Postchain consists of the following components:

  • Core: Defines common interfaces which allow different modules to interoperate with each other.
  • Base: Defines base classes which are geared towards enterprise blockchains. They can either be used as is, or serve as a base classes for customization.
  • GTX: Defines a generic transaction format. It is a general-purpose format with several useful features, such as native multisignature support. It is optional (it is easy to define custom format), but is recommended. GTX also offers a way to define modules with blockchain logic which can work together with each other.
  • API: REST API for submitting transactions and retreiving data.
  • EBFT: Consensus protocol, based on PBFT. (Replaceable.)
  • Client library/SDK: Currently only JavaScript SDK is available, in future we will offer SDK for JVM. Client library contains functions for composing and parsing transactions, interacting with Postchain node using client API.


The goal of Postchain core is to define interfaces which help with code organization, enable interoperabiity between different modules. It also implements several commonly used classes and functions.

Core should be flexible enough for following scenarios:

  • building custom blockchains (public or private/federated)
  • indexing data of an existing blockchain (Bitcoin, Ethereum, …)
  • implementing sidechains (which combine custom blockchains with public blockchains)

What is included in core:

  • class interfaces (implied): Block, Transaction, BlockFactory, TransactionFactory
  • base implementations: AbstractBlock, BlockFactory, TransactionFactory
  • utilities: Storage (pg connector), crypto utilities
  • “example” implementations: BlockStore, ByteTx, ByteTxStore, SimpleSignedBlock

It’s not clear if “example implementations” are actually a part of the core, or are just examples.

Perhaps core should include more stuff, like logging.

Since JS has no notion of interfaces, they will be defined in documentation.

Framework documentation should also include recommendations on schema design, best practices, etc.


The goal of base is to provide tools for building custom blockchains, particularly enterprise private/federated blockchains. Ideally, it should be possible to use it both as a complete solution, and as a collection of building blocks and helpers.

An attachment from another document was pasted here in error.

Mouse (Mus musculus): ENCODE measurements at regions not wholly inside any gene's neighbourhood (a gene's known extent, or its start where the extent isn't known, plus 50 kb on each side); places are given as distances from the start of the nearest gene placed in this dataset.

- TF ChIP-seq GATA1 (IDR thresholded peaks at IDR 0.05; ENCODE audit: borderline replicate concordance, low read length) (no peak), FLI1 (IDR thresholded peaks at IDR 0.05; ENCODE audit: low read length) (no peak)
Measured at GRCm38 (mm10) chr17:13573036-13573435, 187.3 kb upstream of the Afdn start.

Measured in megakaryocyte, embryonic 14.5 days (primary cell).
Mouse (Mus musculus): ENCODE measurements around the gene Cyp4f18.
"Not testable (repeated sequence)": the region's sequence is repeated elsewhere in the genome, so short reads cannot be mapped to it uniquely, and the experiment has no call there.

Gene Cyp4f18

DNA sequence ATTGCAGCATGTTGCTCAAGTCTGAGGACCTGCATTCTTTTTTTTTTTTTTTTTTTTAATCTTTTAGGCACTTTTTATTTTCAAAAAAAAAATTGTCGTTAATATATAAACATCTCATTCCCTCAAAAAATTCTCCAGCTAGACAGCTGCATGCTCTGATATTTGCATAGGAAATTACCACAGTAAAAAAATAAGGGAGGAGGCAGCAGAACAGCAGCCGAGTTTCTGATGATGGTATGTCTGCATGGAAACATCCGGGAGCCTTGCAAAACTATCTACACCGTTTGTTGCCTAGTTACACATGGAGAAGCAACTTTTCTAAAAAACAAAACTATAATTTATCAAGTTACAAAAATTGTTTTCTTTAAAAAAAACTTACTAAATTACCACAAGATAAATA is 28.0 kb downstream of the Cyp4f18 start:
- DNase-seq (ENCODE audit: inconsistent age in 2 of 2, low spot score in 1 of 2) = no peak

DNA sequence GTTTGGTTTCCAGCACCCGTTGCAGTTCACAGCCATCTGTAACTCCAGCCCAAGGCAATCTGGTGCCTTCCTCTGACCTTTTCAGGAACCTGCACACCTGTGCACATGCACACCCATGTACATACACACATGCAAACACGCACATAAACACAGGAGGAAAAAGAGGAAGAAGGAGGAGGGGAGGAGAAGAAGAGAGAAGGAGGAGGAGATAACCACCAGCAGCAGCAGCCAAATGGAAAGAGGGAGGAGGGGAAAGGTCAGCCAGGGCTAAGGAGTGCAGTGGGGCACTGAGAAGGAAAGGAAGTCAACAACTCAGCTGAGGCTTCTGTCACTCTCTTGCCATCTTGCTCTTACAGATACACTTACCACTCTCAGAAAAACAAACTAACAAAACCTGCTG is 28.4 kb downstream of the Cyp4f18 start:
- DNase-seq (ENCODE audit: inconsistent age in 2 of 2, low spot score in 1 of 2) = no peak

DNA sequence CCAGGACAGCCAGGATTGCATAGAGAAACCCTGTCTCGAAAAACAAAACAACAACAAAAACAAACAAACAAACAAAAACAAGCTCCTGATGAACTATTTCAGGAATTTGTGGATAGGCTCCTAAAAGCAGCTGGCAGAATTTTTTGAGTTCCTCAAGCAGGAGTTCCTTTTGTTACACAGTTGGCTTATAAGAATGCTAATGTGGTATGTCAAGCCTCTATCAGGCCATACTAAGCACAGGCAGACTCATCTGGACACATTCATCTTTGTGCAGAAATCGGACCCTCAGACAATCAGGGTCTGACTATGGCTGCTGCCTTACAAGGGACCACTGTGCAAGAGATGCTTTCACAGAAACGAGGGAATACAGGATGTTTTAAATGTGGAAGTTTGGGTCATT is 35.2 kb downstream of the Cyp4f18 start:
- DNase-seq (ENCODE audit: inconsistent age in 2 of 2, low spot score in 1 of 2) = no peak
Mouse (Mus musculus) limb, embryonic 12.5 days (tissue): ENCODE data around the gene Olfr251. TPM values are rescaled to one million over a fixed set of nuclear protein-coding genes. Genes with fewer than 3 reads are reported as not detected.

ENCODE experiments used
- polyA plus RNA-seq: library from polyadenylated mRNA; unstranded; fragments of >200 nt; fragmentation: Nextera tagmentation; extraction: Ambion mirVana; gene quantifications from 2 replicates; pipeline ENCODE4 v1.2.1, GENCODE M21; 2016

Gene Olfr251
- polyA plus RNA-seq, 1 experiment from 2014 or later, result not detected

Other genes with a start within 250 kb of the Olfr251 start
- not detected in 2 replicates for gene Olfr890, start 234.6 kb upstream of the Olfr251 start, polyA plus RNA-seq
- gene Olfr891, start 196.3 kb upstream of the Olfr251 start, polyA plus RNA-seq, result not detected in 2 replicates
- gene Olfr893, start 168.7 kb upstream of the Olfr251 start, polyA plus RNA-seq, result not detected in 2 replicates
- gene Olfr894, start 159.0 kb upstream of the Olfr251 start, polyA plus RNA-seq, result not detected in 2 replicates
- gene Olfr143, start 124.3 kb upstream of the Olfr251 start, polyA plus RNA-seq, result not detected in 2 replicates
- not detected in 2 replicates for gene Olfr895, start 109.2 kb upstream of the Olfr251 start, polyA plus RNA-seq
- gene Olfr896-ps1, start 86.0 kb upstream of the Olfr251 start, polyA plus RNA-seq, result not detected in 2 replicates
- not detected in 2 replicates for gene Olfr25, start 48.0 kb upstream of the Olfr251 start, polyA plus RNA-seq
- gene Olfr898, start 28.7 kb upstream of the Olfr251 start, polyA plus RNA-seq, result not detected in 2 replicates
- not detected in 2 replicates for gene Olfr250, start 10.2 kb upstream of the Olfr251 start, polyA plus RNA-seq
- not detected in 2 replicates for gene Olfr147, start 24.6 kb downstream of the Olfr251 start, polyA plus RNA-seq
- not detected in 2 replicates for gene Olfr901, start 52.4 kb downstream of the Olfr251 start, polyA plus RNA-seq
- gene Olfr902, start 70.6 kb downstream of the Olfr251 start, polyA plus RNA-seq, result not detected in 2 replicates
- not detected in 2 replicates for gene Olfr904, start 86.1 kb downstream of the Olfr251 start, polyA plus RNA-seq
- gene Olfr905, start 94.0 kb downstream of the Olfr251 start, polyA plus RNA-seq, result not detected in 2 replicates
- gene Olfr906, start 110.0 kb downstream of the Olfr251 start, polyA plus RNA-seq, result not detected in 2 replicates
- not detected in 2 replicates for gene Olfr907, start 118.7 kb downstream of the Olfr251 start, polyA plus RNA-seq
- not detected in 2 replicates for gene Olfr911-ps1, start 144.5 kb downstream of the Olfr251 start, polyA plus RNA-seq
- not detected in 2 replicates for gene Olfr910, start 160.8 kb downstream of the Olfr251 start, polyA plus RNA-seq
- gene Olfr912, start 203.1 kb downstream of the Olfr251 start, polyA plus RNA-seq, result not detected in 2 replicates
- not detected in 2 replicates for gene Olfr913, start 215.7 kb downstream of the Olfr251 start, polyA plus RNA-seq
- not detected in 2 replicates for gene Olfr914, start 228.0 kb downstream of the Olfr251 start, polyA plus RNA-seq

Base includes the following component:

  • inter-peer networking, with ASN.1-based message format and ECDSA message signing
  • an implementation of Block which is designed for proof-of-authority kind of blockchain (having a room for validator signatures)
  • a PBFT-derived consensus algorithm, designed to work with aforementioned Block implementation
  • compiler for a Ratatosk-like language which is used to define transaction implementations (it is also possible to implement it in a custom way)
  • client-facing RPC server (submit transactions, query-data)
  • client SDK
  • some minimal configuration


Postchain GTX makes it possible to compose application from modules. Using pre-made modules can help to reduce implementation time.

Currently ChromaWay offers only two GTX modules (which are bundled with Postchain code):

  • Standard – implements time lock and transaction expiration feature.
  • FT – Flexible Tokens, provides a simple way to implement tokens. (Can be used in applications like payments, loyalty points, crowdfunding, securities trade, …)

GTX transaction format has following features:

  • Format is based on ASN.1 DER serialization (standardized by ITU-T, ISO, IEC)
  • Has native support for multi-signature
  • Has native support for atomic transactions

GTX transaction is consists of one or more operations, and each operation is defined by its name and list of arguments. E.g. one transaction might encode two operations:

  • issue(<Alice account ID>, 1000, USD)
  • transfer(<Alice account ID>, <Bob account ID>, 100, USD)

This looks similar to making function calls, so GTX operations can be understood as a kind of RPC, where client submits calls (operations) to be performed on server (network of Postchain nodes). GTX transaction is a batch of such operations signed by clients which wish to perform them. Usually operations update database, but they might only perform checks. GTX transaction is atomic: either all operation succeed, or it fails as a whole. GTX modules